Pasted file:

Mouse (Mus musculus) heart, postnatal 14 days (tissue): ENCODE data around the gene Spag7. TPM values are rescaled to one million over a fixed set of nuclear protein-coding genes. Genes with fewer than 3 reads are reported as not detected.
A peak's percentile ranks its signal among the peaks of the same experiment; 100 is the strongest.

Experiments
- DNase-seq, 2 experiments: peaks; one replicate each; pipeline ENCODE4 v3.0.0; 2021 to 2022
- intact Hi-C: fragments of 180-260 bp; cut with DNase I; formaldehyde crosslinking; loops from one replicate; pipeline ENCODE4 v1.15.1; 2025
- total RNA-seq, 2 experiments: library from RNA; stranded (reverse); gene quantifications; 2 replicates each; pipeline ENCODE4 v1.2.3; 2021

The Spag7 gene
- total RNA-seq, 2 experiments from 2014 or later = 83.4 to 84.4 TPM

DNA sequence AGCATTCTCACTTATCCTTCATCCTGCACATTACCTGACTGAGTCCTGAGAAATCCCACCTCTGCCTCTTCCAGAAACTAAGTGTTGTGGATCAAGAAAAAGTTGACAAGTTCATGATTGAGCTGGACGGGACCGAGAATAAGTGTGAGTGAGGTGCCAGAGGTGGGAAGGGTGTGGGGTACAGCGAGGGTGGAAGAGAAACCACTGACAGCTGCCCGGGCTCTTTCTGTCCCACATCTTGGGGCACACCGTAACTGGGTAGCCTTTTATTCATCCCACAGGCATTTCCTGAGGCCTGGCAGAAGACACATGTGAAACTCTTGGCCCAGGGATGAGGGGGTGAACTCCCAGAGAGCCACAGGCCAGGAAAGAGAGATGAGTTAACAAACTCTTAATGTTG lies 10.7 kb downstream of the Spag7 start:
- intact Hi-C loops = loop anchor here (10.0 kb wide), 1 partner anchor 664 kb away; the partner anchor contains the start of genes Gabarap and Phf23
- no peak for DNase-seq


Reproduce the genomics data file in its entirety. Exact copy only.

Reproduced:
Mouse (Mus musculus) heart, postnatal 14 days (tissue): ENCODE data around the gene Spag7. TPM values are rescaled to one million over a fixed set of nuclear protein-coding genes. Genes with fewer than 3 reads are reported as not detected.
A peak's percentile ranks its signal among the peaks of the same experiment; 100 is the strongest.

Experiments
- DNase-seq, 2 experiments: peaks; one replicate each; pipeline ENCODE4 v3.0.0; 2021 to 2022
- intact Hi-C: fragments of 180-260 bp; cut with DNase I; formaldehyde crosslinking; loops from one replicate; pipeline ENCODE4 v1.15.1; 2025
- total RNA-seq, 2 experiments: library from RNA; stranded (reverse); gene quantifications; 2 replicates each; pipeline ENCODE4 v1.2.3; 2021

The Spag7 gene
- total RNA-seq, 2 experiments from 2014 or later = 83.4 to 84.4 TPM

DNA sequence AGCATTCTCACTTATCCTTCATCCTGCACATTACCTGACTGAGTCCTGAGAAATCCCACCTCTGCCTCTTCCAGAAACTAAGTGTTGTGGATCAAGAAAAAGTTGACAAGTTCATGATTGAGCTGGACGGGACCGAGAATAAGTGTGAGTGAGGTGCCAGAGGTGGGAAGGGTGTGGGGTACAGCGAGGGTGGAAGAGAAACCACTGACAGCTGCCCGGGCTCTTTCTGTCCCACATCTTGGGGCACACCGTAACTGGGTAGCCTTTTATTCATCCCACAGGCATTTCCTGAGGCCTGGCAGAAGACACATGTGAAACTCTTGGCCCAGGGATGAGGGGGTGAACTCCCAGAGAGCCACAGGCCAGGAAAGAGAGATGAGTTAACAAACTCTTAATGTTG lies 10.7 kb downstream of the Spag7 start:
- intact Hi-C loops = loop anchor here (10.0 kb wide), 1 partner anchor 664 kb away; the partner anchor contains the start of genes Gabarap and Phf23
- no peak for DNase-seq